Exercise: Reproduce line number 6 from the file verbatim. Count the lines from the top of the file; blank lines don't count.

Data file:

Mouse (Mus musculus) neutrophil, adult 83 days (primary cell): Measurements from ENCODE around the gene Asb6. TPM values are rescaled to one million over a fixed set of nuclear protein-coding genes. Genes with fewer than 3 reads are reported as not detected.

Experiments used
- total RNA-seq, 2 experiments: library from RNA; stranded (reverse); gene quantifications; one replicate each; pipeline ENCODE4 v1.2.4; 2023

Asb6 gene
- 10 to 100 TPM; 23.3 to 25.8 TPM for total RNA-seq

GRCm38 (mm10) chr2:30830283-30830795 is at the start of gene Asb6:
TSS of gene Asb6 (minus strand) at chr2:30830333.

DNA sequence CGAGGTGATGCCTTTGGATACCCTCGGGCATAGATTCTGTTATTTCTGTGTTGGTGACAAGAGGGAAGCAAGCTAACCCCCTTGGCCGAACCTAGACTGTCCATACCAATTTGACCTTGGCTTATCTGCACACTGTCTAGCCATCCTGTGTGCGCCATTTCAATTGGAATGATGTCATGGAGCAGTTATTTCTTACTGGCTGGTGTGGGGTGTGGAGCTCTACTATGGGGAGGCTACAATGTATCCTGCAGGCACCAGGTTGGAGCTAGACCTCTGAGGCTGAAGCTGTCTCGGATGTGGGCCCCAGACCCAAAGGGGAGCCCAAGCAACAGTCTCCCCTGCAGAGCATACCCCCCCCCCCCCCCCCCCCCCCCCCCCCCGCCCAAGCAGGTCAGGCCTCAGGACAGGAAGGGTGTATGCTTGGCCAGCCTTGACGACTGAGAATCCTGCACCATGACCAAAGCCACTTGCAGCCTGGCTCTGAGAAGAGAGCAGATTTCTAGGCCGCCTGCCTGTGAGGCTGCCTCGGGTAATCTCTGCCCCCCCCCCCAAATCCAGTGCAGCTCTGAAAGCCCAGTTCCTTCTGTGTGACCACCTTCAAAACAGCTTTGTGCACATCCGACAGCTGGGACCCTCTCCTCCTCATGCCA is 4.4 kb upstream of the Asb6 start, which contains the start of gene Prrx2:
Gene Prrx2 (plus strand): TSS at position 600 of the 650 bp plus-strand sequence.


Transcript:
GRCm38 (mm10) chr2:30830283-30830795 is at the start of gene Asb6: